Ethical beauty: can you judge a brand by its owner?

Ethical beauty: can you judge a brand by its owner?

As Brazil’s Natura was announced as the future owner of The Body Shop, the response from commentators can pretty much be summed up as ‘that figures’ (as long as we’re talking corporate fit and not about the whopping €1 billion price tag, of course) – for these two companies are peas in a pod when it comes to ethical beauty. Natura, who ranks 19th on Corporate Knights 100 World’s Most Sustainable Companies list for 2017, appears to be a match made in acquisition heaven – certainly, a far more likely partnership than L’Oréal and The Body Shop were when they struck a deal back in 2006.

And despite the fact that the French beauty giant has transformed into a sustainability leader in the last 10-ish years, its ownership is still dragging the ethical beauty giant down on more than one front: first, there was that all-too-public spat over the decision to axe The Body Shop Foundation at the end of last year, then The Body Shop received a pitiful 3.5 out of 20 for its ethical credentials in Ethical Consumer’s recent make-up buying guide – thanks in large part to this affiliation. Ethical Consumer wasn’t happy with L’Oréal’s association with Nestle, its stance on microbeads or its compliance with Chinese legislation that requires animal testing for products sold in the country – even though The Body Shop continues to boycott the market.

Along with Urban Decay (a vegan, PETA-approved brand), The Body Shop did score a token 0.5 point above L’Oréal’s other marques, however, with L’Oréal Paris, Lancôme, Maybelline, NYX and Yves Saint Laurent all given just 3. And the French beauty giant wasn’t the only one to receive a drumming from Ethical Consumer – LVMH-owned Benefit picked up a mere 1.5, attributed to its owner’s failure to sign up to the Roundtable on Sustainable Palm Oil, while Walgreens Boots Alliance-owned Sleek Makeup was ranked bottom, awarded a single point out of the 20 available – mainly due to the fact that the pharmacy giant’s suppliers continue to test on animals.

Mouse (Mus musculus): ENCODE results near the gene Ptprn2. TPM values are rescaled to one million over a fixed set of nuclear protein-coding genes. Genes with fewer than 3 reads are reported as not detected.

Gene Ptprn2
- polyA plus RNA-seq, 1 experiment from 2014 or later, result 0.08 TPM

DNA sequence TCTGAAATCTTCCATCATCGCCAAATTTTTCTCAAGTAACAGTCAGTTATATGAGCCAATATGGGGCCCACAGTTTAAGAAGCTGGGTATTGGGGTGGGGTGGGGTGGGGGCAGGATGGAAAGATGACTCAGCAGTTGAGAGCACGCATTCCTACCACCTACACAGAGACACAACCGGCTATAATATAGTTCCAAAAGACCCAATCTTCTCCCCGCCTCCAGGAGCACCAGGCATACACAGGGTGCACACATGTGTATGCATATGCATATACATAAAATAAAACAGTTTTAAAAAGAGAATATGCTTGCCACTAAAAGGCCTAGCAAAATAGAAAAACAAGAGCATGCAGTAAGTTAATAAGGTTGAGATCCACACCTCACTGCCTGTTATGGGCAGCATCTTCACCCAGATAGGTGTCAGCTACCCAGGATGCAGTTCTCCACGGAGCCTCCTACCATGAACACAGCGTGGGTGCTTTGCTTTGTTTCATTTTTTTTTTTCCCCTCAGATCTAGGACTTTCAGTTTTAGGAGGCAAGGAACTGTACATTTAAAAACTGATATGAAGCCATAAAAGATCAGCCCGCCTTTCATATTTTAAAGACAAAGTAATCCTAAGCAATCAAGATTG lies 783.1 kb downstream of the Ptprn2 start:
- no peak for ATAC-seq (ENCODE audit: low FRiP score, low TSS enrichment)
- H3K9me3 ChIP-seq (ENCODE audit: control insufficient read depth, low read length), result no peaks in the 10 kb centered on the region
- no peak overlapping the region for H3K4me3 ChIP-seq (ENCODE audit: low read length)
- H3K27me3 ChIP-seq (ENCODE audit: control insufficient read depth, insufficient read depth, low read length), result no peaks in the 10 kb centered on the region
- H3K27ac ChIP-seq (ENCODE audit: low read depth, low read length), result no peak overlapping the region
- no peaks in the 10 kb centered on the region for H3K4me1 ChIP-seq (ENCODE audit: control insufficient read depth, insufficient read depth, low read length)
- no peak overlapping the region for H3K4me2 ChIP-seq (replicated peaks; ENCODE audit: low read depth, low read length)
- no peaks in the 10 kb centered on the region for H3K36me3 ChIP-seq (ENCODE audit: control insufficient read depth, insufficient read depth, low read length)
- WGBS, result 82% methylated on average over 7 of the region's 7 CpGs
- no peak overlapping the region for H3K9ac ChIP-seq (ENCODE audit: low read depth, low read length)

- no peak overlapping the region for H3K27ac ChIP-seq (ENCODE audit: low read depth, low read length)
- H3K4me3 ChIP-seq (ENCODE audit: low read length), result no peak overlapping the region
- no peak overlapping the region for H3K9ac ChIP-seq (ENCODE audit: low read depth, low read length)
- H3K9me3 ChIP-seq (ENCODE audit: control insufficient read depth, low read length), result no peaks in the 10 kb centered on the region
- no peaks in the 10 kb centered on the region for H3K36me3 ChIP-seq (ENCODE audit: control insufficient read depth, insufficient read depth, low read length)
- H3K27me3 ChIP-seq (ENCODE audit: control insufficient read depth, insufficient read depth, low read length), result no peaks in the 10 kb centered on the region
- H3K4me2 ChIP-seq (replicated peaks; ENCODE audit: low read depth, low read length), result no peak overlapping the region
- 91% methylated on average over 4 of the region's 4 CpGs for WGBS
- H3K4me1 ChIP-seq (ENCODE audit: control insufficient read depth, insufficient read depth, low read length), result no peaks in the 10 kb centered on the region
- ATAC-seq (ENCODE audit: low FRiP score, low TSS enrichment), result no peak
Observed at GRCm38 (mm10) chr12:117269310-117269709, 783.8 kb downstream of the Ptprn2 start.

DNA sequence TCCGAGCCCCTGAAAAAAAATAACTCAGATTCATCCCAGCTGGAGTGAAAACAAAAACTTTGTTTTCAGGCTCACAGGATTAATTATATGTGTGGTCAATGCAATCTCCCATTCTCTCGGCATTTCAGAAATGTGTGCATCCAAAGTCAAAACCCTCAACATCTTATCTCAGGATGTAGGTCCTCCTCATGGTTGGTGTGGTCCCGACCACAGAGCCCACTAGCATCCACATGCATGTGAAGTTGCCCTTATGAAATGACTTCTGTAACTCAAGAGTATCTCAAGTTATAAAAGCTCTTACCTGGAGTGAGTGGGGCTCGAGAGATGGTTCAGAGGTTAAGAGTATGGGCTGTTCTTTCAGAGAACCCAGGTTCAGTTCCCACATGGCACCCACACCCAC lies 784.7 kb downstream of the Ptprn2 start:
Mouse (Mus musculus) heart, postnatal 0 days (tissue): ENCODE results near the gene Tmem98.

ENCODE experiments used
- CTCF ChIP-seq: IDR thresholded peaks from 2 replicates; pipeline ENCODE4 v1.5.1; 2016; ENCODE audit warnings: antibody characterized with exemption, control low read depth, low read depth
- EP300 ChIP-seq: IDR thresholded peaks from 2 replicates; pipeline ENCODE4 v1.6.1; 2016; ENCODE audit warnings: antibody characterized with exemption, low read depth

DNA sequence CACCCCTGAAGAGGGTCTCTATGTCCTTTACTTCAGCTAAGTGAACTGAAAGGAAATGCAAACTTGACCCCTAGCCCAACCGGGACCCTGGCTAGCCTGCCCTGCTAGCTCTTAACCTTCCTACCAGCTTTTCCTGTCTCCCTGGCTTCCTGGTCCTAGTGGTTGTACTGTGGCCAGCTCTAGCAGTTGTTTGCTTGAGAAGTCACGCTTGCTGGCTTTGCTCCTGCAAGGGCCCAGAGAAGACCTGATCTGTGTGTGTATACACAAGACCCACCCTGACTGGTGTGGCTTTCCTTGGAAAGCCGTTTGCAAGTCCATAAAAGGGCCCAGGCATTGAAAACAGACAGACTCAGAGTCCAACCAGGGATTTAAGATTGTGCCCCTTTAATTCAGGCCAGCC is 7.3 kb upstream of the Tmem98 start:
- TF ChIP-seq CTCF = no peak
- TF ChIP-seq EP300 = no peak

Meanwhile, The Estée Lauder Companies’ stable including Aveda, a brand famed for its whole-picture approach to sustainability, received middling scores of 6.5 across the board, while Revlon and its new buddy Elizabeth Arden picked up 5.5, tailed by the Coty portfolio (Bourjois, Cover Girl, Max Factor, Sally Hansen and Rimmel) on 5.

And who was up in the top half? Odylique topped the chart with 17.5, followed by Neal’s Yard, Green People and Dr Hauschka. Just missing out on a top 10 place was Lush, with 13 points.

Not surprisingly, the parent companies objected to the Ethical Consumer evaluation when contacted for comment by The Daily Mail. And, while we’re all for a bit of exposure on the green-washing front, we think they have a point. After all, we live in a world of consolidation. And when big companies buy small brands known for their values, it can work if the parent is savvy enough to realise that those core tenets must be respected when they are key to the brand’s success. You only have to look at Ben & Jerry’s and Unilever, or Coca Cola and Innocent to see that.

Whether Amazon and Whole Foods will work out, or even The Body Shop and Natura, depends entirely on the owners ability to absorb, reflect, understand and ultimately respect the values that make the brand they’ve just bought great.

Can we judge brands by their owners, especially where those owners allow an individual brand the freedom to do its thing? I say, give credit where credit is due. Aveda, Urban Decay and The Body Shop deserve more.

 

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